Incidents of communal flare-up, divisive issues and inter-state disputes were the high points of variegated developments from Karnataka, that also saw the year ending on a terror tinge.
With just four months left for the Assembly polls, politics seems to have taken the centrestage of the public discourse, after the scene being dominated by issues like communal killings, hijab, halal, azan, textbook row, Love Jihad, during most part of the year.
Like it has been the trend during the last three to four years, torrential rains and resultant floods wreaked havoc in parts of the state.
Bengaluru too bore the brunt due to rains, with several parts of the IT city getting inundated, disrupting normal life and business.
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The regional or Kannadiga pride issue and backlash against the alleged Hindi imposition waded into public debate during the year, that also saw perennial border issue with neighbouring Maharashtra reaching new heights with tension in the border district of Belagavi and both states passing a resolution asserting their claims and condemning each other, even as the matter is expected to be heard by the Supreme Court.
Also, the issue of inter-state water dispute with another neighbour Tamil Nadu, too made headlines in 2022, with Karnataka asserting its commitment towards the Mekedatu (dam) project across river Cauvery, to which the former is opposed to, expressing concerns that it will be against its interests.
While exerting pressure on the Centre to give necessary clearances for the Mekedatu project, Karnataka has urged it not to finalise the DPR under the ‘Peninsular River Development Plan’ without the state’s consent, and not to give approval for Tamil Nadu’s ”illegal” projects, which is likely to become a topic of further confrontation between the two states.
Resolutions and counter-resolutions were passed by legislatures of both states asserting their respective stand.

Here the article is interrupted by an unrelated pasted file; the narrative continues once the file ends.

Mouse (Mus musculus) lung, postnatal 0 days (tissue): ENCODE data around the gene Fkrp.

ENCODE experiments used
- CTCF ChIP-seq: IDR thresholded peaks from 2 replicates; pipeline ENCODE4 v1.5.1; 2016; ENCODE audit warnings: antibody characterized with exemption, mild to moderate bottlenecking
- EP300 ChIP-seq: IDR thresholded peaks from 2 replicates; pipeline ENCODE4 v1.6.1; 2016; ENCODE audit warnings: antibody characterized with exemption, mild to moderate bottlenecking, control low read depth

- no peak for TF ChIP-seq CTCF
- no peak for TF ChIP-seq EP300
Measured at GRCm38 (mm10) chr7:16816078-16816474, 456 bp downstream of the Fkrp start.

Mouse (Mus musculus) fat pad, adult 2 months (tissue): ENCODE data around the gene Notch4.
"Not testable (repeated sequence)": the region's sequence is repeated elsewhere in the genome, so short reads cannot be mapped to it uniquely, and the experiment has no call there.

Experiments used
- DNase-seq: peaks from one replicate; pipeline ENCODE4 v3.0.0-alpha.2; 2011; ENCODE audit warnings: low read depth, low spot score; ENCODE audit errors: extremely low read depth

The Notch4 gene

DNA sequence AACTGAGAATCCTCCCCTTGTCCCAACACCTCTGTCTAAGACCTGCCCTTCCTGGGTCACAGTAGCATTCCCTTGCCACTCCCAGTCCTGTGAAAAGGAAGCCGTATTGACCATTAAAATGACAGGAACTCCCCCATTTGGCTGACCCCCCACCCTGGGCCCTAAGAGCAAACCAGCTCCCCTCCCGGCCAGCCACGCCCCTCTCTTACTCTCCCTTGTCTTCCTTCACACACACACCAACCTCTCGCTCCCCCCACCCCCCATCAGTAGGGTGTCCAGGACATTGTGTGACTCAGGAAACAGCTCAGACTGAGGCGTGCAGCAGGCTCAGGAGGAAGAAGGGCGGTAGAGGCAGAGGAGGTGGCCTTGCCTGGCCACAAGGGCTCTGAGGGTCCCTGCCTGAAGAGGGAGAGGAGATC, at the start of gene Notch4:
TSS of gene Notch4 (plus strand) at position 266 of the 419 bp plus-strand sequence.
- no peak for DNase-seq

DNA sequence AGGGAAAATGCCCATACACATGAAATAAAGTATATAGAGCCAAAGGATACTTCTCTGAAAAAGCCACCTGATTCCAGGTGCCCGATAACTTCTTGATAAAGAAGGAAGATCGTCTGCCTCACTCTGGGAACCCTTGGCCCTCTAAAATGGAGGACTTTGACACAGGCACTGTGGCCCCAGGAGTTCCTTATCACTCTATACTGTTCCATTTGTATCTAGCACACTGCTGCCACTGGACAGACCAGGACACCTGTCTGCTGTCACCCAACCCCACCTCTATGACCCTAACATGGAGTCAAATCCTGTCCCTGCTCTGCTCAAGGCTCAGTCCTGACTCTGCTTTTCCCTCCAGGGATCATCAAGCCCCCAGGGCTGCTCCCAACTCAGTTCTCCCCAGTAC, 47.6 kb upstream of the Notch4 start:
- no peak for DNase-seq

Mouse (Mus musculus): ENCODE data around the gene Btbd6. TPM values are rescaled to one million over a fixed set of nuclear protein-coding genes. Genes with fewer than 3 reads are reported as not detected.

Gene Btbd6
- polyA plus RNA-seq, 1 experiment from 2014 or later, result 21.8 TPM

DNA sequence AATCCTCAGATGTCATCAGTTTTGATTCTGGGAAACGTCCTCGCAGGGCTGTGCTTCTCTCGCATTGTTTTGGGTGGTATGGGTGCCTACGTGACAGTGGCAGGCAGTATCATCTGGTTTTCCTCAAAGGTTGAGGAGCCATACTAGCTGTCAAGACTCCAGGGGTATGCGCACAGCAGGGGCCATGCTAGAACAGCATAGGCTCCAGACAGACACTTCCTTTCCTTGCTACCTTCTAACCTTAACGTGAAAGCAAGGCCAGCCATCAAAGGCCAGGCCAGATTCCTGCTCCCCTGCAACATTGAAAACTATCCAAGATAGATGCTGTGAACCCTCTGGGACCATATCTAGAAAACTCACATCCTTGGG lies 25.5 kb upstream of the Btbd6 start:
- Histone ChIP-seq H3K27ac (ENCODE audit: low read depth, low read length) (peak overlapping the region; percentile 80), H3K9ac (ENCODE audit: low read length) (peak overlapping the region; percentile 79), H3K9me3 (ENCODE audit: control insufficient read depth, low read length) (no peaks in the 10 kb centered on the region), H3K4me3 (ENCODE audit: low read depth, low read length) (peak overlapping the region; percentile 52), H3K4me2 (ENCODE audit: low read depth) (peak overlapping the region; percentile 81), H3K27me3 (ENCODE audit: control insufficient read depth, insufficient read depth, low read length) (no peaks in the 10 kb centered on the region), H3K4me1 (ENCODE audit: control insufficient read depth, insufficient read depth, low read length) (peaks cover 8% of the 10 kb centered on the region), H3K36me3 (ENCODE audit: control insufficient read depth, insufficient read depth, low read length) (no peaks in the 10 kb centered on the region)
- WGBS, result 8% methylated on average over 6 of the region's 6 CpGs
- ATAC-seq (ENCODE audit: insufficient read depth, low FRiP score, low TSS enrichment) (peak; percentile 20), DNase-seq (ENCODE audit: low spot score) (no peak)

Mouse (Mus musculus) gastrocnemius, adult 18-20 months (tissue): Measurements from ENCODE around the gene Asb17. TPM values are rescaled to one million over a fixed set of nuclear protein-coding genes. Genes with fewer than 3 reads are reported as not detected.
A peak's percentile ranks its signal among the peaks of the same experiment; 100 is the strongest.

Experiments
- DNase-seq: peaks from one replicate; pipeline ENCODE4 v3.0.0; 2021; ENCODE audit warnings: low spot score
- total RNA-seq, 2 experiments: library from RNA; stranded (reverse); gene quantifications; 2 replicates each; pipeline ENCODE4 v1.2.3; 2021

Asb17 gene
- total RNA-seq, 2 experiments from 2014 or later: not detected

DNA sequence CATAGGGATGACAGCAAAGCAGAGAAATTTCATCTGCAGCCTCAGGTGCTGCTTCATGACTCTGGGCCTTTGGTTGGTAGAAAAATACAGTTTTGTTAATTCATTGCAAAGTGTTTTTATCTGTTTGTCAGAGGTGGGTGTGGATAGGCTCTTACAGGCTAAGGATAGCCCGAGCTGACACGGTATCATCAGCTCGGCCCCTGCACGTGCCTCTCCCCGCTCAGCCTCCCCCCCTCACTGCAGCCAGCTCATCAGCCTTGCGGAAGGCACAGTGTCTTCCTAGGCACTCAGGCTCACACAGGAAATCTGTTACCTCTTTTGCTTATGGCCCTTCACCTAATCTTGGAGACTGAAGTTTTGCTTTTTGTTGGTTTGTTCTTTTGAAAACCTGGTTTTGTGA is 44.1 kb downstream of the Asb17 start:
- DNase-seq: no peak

At the time of entering 2022, while there was a sense of relief with the worst of COVID-19 pandemic behind us, the hijab row was already in the making, which slowly snowballed into a national issue.
There were several instances in coastal Karnataka, where Muslim girl students turning up at colleges in hijab not being allowed into classes, and Hindu boys responding to head scarfs with saffron shawls also not being barred.
The issue that initially began in January at a government PU College in Udupi where six students who attended classes wearing headscarves in violation of the stipulated dress code were sent out, later spread to a few other colleges in nearby areas and then to different parts of the state.
With the government banning hijab in classrooms asserting that prescribed uniforms must be followed, the girls approached the court stating that wearing hijab is a fundamental right guaranteed under the Constitution of India. The issue turned into both a legal and political one.
Questions were raised as to who was behind the girls, and also on the intent of the BJP government for its stand, with fingers pointed at its ideology.
The issue also had led to protests and tensions in many parts of the state with strong voices both in favour and against hijab. Meanwhile, the Karnataka HC ruled that hijab is not part of essential Islamic religious practice and upheld the state government’s ban on wearing headscarf in educational institutions, which was challenged before the Supreme Court. The SC in October delivered a split verdict on the matter and directed appeals against the Karnataka HC order, before CJI for constitution of larger bench.